Uganda opposition cries foul on electoral reforms

Saturday July 27 2019

Voters line up to cast their vote in presidential and parliamentary polls in Uganda in 2016.

Voters line up to cast their vote in presidential and parliamentary polls in Uganda in 2016. The government has proposed amendments that will affect the 2021 general election. PHOTO | ISAAC KASAMANI | AFP 

JONATHAN KAMOGA
By JONATHAN KAMOGA
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Amendments to electoral laws tabled this past week have caused a storm within Uganda’s opposition and civil society, with many questioning the government’s willingness to conduct free and fair elections in 2021.

Attorney General William Byaruhanga tabled the amendments, contained in five bills, before Parliament on Thursday. The supreme court on June 25 ordered the government to table the reforms before parliament within a month.

Delivering the verdict on the presidential election petition filed by former candidate Amama Mbabazi against President Yoweri Museveni in 2016, the supreme court said electoral reforms would improve the running of the 2021 general elections and beyond.

But the amendments that the government tabled are different from those recommended by the court and also from those that the opposition and civil society have for over a decade been pushing for.

The proposed amendments contain provisions that include prohibiting cameras and mobile phones from polling stations, banning political parties from having links with pressure groups, and banning independent presidential candidates from seeking alliances with political parties.

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On Wednesday, musician and legislator Robert Kyagulanyi, who leads the now influential People Power pressure group, officially announced his intention to stand against President Museveni in 2021. Mr Kyagulanyi has been building bridges with various opposition political parties.

This week, Mr Kyagulanyi named a nationwide task force with noticeable faces from the ruling party, the opposition and fellow musicians. The Kyagulanyi camp claims some of the proposals were crafted to cripple his mobilisation.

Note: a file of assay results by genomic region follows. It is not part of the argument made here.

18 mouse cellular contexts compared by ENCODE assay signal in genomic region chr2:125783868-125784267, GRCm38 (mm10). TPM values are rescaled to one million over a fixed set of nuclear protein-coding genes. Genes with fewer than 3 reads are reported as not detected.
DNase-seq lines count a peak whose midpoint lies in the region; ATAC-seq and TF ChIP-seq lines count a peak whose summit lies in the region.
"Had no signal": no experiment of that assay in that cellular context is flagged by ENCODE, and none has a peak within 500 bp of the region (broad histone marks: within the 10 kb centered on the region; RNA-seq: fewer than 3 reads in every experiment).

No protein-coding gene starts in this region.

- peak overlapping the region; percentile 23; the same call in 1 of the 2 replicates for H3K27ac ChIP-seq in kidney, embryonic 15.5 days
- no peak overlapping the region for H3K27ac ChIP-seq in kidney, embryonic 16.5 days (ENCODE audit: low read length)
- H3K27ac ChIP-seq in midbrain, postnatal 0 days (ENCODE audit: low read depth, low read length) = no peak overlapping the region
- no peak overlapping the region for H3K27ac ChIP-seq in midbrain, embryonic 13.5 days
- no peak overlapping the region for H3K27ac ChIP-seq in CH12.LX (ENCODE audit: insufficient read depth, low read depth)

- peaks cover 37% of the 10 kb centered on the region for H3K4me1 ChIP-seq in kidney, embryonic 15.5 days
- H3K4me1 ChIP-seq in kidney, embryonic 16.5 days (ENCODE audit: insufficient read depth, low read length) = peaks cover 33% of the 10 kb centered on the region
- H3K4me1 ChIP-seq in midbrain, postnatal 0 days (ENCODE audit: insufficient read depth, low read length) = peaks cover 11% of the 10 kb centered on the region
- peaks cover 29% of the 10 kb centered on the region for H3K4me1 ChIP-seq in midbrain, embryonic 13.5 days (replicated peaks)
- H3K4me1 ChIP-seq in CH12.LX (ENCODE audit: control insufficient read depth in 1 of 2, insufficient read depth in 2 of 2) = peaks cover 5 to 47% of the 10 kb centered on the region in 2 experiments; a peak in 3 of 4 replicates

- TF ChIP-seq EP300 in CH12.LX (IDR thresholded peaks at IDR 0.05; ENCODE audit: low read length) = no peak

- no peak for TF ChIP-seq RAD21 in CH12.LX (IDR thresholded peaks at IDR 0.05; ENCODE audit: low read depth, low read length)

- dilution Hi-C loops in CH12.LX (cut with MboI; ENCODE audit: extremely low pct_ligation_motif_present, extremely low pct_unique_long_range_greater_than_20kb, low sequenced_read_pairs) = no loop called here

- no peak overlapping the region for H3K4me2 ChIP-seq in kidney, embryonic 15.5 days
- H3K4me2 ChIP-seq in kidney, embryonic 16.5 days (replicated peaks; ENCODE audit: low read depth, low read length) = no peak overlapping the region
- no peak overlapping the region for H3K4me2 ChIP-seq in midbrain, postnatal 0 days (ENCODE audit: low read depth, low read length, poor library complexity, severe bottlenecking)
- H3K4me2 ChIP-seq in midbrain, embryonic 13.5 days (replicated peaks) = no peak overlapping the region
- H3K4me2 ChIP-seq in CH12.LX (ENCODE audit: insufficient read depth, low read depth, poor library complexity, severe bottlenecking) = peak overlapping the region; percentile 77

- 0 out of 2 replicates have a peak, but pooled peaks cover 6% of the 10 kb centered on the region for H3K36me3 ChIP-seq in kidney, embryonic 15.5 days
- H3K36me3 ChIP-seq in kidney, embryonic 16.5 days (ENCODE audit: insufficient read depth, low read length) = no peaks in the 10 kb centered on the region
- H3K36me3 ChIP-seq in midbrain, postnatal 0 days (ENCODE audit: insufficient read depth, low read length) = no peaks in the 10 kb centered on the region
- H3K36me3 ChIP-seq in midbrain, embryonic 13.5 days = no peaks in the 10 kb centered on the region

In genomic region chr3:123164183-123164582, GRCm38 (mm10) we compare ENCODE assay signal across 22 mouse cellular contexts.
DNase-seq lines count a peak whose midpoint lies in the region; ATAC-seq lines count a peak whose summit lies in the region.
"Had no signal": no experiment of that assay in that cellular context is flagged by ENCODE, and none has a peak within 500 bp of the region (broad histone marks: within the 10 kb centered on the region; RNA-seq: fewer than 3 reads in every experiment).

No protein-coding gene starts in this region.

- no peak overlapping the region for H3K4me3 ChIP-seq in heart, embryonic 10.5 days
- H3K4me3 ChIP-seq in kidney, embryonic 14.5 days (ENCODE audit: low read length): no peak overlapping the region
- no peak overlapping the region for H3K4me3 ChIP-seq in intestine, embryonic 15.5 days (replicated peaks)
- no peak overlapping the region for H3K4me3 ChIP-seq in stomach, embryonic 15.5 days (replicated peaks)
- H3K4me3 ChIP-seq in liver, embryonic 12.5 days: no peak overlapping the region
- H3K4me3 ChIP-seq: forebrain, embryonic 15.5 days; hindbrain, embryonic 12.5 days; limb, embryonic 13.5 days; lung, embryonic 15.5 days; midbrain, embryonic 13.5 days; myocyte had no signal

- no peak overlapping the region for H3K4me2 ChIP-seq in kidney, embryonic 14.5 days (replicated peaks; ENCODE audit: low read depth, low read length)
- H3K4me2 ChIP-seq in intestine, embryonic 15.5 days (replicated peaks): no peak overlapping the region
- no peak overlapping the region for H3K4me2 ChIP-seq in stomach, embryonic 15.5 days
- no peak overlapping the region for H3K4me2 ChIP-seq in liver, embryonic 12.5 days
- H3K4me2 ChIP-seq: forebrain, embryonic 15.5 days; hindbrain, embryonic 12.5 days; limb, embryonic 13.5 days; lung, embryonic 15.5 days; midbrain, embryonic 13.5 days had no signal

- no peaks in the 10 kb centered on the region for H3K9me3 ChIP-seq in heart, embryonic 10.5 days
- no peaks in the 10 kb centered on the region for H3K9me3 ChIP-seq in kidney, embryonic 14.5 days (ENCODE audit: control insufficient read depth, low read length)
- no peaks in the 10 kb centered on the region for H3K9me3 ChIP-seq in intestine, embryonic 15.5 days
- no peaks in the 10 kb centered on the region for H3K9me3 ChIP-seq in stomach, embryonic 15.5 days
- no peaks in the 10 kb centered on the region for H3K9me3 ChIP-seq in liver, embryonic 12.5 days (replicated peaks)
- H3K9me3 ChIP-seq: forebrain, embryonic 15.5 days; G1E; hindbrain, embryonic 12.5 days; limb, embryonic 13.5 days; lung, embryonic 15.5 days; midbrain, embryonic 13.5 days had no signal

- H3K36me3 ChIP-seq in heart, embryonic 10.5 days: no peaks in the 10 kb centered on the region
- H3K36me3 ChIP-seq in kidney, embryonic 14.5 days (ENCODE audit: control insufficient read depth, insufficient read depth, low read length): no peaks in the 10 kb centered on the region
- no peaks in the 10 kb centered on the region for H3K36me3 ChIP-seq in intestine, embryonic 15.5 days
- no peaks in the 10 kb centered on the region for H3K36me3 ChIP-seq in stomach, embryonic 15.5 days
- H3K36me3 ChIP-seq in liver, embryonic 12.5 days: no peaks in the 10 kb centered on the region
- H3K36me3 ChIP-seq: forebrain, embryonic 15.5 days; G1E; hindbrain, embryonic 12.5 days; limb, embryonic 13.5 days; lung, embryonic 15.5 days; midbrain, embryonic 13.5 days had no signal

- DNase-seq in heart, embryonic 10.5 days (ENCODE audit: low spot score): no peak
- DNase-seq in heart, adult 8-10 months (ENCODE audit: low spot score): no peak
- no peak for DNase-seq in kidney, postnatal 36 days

People Power spokesperson Joel Ssenyonyi said the government’s choice of electoral reforms is evidence that what the group is doing is effective, and they would continue forming alliances with political parties.

“We are going to keep our foot on the pedal until 2021. President Museveni and his government are extremely fearful of us and the people of Uganda who badly need change and it is evident,” Mr Ssenyonyi said.

Other provisions include barring of candidates from running as independents if they have lost in the party primaries; party members can only run as independents at least one year after quitting their party with written proof; and that declaration of presidential and parliamentary results will no longer be general but by only five people.

The proposed amendments also provide for security personnel to be allowed to vote at least five days to the general polling date.

The issues the supreme court recommended reforms on included banning public officers from campaigns, increased time frame for petitions and holding of fresh elections, donations during campaigns, involvement of public officers in campaigns, an enabling law for use of technology, giving oral evidence during election petitions and unequal use of state owned media.

The Citizens Coalition for Electoral Democracy (CCEDU) rejected the proposals.

“We won’t accept unpopular, non-progressive and individual centred amendments,” CCEDU co-ordinator Crispin Kaheru said on Twitter.

“They are bad bills that don’t address the challenges of our electoral laws. They are aimed at entrenching electoral malpractices and rigging of elections,” said Butambala County MP Muwanga Kivumbi.

“What they are trying to do is make it difficult for opposition to mobilise and protect the ballot on polling day,” said Forum for Democratic Change spokesman Ssemujju Ibrahim Nganda.

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